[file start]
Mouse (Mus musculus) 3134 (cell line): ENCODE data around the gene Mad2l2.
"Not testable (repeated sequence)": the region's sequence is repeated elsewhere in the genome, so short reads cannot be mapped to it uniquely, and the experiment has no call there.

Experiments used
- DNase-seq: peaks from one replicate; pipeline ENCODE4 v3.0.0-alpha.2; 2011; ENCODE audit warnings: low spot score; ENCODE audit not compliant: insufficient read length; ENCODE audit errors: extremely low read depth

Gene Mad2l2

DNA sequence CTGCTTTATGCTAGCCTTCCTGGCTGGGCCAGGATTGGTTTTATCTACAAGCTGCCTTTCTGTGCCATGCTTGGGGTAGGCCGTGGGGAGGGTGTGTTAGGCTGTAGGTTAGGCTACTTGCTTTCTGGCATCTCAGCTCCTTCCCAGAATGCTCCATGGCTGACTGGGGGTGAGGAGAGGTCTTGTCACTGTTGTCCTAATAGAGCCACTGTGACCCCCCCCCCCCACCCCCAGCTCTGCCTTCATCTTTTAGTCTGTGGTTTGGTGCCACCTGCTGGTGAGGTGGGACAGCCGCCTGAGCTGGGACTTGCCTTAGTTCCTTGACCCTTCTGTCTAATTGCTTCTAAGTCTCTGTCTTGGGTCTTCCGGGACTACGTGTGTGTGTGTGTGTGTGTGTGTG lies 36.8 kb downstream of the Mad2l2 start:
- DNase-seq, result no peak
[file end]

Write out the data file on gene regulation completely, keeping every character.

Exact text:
Mouse (Mus musculus) 3134 (cell line): ENCODE data around the gene Mad2l2.
"Not testable (repeated sequence)": the region's sequence is repeated elsewhere in the genome, so short reads cannot be mapped to it uniquely, and the experiment has no call there.

Experiments used
- DNase-seq: peaks from one replicate; pipeline ENCODE4 v3.0.0-alpha.2; 2011; ENCODE audit warnings: low spot score; ENCODE audit not compliant: insufficient read length; ENCODE audit errors: extremely low read depth

Gene Mad2l2

DNA sequence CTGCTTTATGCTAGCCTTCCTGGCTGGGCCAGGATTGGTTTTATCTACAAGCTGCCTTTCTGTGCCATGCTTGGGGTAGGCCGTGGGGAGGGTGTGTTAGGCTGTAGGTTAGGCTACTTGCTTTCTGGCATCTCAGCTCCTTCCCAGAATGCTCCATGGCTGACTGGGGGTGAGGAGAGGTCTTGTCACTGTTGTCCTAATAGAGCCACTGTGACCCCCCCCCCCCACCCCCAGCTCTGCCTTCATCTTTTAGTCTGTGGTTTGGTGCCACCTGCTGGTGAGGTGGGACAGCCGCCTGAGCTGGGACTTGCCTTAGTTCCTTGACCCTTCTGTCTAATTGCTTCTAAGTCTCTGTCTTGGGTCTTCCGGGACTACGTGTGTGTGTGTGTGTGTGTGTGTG lies 36.8 kb downstream of the Mad2l2 start:
- DNase-seq, result no peak